Anyone who is honest with themselves will admit that leading a company and being the CEO isn’t easy during the best of times; these are not the best of times. What that means is that we have to be hyper vigilant, not only about how our companies are doing financially and strategically – but also about how our employees are doing.
And the road map for success isn’t always that obvious – there aren’t manuals for leading a company through a global pandemic. Rather, we are building the manual together and, hopefully, leaving a legacy of success for others to follow.
Here are a few thoughts, suggestions and strategies that can help all of us to successfully navigate this murky landscape as the waters rise, recede and appear to rise again.
Throw Away Past Guidebooks
It is human nature to cling to the familiar. Naturally, we all turn back to our own experiences, to things that have worked for us in the past and to what we do and know best. But these are unchartered territories and completely new norms. One of the best pieces of advice that I can offer, and that I’ve seen in my own navigation of the crisis with COVID-19, is to throw away your past CEO guidebook.
This doesn’t mean you are navigating blindly, and it doesn’t mean you can’t rely on the skills, background and expertise you’ve been building for decades. What it means, however, is that you must be flexible. You need to realize that the tactics you’ve employed to get through other crises simply may not work this time, and that your flexibility is the key to the company’s adaptability and, hopefully, to its success at the moment.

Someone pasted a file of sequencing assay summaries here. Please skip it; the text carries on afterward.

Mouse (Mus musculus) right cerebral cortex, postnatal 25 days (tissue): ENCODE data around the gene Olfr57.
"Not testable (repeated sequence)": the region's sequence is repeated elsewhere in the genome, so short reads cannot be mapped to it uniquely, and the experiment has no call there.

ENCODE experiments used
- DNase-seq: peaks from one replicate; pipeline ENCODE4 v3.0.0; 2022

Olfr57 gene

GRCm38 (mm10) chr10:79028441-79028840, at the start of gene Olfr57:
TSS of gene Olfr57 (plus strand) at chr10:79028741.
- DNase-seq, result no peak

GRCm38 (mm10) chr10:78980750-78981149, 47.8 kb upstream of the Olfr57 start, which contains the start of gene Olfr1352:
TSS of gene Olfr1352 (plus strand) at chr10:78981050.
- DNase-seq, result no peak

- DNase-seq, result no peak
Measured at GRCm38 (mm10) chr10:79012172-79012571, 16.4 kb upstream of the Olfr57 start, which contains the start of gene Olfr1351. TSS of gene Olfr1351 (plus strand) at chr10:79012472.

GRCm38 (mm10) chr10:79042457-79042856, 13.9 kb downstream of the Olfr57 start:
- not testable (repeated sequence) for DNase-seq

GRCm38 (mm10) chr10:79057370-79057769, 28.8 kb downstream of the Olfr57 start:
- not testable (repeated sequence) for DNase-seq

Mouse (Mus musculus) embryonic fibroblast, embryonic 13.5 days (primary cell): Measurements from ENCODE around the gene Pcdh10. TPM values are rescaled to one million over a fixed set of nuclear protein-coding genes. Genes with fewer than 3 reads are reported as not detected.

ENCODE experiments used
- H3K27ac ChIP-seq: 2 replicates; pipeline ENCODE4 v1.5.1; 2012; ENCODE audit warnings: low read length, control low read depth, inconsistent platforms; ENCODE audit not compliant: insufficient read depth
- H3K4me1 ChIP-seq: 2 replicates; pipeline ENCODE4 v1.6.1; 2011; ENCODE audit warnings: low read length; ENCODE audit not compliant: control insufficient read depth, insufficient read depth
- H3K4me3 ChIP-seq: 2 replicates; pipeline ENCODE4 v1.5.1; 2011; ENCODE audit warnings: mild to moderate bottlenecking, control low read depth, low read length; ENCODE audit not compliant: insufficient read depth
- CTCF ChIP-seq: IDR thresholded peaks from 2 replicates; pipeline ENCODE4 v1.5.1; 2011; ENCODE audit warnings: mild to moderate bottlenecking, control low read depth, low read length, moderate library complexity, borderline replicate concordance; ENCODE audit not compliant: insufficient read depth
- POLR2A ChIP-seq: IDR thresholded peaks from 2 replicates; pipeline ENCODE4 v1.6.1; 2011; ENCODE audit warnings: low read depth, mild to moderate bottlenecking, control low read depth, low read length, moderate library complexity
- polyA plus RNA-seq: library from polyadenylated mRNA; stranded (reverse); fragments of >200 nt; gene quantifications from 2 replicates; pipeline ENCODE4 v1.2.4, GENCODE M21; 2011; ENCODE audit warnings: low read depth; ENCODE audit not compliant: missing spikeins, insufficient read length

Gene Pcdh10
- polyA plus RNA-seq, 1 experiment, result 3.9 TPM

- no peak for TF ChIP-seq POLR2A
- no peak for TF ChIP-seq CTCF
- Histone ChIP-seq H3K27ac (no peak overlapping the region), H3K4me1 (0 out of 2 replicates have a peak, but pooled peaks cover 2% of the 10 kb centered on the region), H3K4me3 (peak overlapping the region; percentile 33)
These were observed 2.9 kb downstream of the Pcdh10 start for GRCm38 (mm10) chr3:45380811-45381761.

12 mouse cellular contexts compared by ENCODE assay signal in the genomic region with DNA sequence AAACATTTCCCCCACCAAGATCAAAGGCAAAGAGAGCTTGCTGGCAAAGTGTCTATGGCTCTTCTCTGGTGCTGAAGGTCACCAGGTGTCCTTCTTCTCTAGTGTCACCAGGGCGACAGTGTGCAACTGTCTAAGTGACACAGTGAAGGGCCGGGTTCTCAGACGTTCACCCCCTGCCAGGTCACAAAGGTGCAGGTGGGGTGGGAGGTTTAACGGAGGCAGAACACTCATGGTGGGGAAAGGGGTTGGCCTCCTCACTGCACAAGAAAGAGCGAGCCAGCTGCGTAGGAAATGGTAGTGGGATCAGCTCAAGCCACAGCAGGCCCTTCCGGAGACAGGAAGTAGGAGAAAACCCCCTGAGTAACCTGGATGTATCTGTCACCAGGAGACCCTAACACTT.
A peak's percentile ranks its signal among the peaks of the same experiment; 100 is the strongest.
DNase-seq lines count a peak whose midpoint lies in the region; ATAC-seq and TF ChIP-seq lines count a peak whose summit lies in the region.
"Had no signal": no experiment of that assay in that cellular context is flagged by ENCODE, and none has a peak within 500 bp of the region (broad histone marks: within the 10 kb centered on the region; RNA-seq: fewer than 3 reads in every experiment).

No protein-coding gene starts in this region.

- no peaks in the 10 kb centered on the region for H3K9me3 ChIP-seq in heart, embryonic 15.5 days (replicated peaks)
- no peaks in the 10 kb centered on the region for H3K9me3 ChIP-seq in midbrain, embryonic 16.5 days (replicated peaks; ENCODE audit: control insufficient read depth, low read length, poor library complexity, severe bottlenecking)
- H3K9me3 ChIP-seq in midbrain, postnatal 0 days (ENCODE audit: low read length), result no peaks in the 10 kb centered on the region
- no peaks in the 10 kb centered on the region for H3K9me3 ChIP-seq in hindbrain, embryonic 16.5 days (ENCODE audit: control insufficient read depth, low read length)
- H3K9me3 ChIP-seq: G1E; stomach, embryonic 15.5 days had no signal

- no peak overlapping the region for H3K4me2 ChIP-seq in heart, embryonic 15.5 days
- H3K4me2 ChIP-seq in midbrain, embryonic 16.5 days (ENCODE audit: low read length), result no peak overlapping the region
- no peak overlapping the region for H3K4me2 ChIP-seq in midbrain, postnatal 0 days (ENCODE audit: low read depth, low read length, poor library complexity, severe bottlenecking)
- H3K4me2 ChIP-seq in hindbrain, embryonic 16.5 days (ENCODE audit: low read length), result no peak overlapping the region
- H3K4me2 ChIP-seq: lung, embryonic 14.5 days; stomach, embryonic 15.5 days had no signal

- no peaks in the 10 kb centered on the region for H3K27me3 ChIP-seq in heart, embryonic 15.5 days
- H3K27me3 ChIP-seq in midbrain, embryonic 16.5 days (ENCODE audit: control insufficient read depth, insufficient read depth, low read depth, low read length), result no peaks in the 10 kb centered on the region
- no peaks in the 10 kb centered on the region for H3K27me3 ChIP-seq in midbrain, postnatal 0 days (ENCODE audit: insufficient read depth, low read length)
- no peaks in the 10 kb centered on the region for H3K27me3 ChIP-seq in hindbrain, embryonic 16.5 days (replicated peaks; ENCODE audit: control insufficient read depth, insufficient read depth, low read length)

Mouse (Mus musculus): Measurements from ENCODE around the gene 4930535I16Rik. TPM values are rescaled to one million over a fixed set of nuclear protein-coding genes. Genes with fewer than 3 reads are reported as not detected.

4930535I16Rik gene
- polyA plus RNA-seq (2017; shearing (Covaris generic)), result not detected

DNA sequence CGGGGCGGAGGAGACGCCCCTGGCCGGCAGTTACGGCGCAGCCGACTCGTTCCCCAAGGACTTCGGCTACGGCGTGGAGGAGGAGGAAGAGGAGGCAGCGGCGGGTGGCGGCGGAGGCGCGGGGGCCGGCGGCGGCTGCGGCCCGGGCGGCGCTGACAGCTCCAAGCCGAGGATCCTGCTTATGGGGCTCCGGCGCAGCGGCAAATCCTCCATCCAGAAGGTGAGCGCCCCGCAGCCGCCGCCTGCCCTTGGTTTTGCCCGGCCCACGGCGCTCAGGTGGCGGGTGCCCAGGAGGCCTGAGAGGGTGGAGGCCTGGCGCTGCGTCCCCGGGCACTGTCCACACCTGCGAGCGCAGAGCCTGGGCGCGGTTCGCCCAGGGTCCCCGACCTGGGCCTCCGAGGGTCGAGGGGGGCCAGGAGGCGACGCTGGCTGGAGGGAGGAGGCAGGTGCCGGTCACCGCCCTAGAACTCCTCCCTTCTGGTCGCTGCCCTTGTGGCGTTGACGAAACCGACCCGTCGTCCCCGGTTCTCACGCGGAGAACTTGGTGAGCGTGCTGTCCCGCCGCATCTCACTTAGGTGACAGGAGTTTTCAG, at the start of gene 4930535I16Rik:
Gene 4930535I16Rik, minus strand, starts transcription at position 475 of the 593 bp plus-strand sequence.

Communicate, Communicate, Communicate
The COVID-19 landscape is trickier than many other situations because of the politically charged discourse around us. When a flood or hurricane happens, we all tend to agree about the basic course of action that needs to be taken and about how to get ourselves out of the crisis. Here, we have people coming from vastly different vantage points with greatly varied opinions about how to proceed. As the CEO, it’s essential to communicate to the management team, and to have them communicate down the chain, about the actions you are taking to keep people safe and to keep the business running.
Now, more than ever, while so many companies are working remotely (whether temporarily or permanently) it’s essential that employees hear weekly from their managers and periodically from higher management as well. They need to know that the captain is steering the ship and that the entire crew is in this pandemic together and navigating their way to calm seas as a unit.
Mental and Physical Health
Mental health has become a hot topic in the last number of years and, perhaps, a bit of a buzz phrase. But we aren’t just trying to cover our bases by talking about mental health; we are honestly concerned of this aspect of our employees’ lives. As CEOs we each need a strategy to approach the physical and mental health of our employees.
This can take place in many different ways. During COVID-19 many people have, ironically, been ignoring their physical health out of a fear of going to the doctor or to the hospital as needed. Encourage people to take sick days to get routine check-ups and to take care of their health. Add in a few mental health days to your HR calendar. These are days when people can take off without losing either a vacation day or a sick day; it’s a day to relax, rejuvenate and recharge.
Train the management team about mental health by having training days with psychologists, psychiatrists and other mental health professions. Your management team will then be better armed when checking in with employees to look for signs of unusual stress and to check-in on an emotional level with each employee.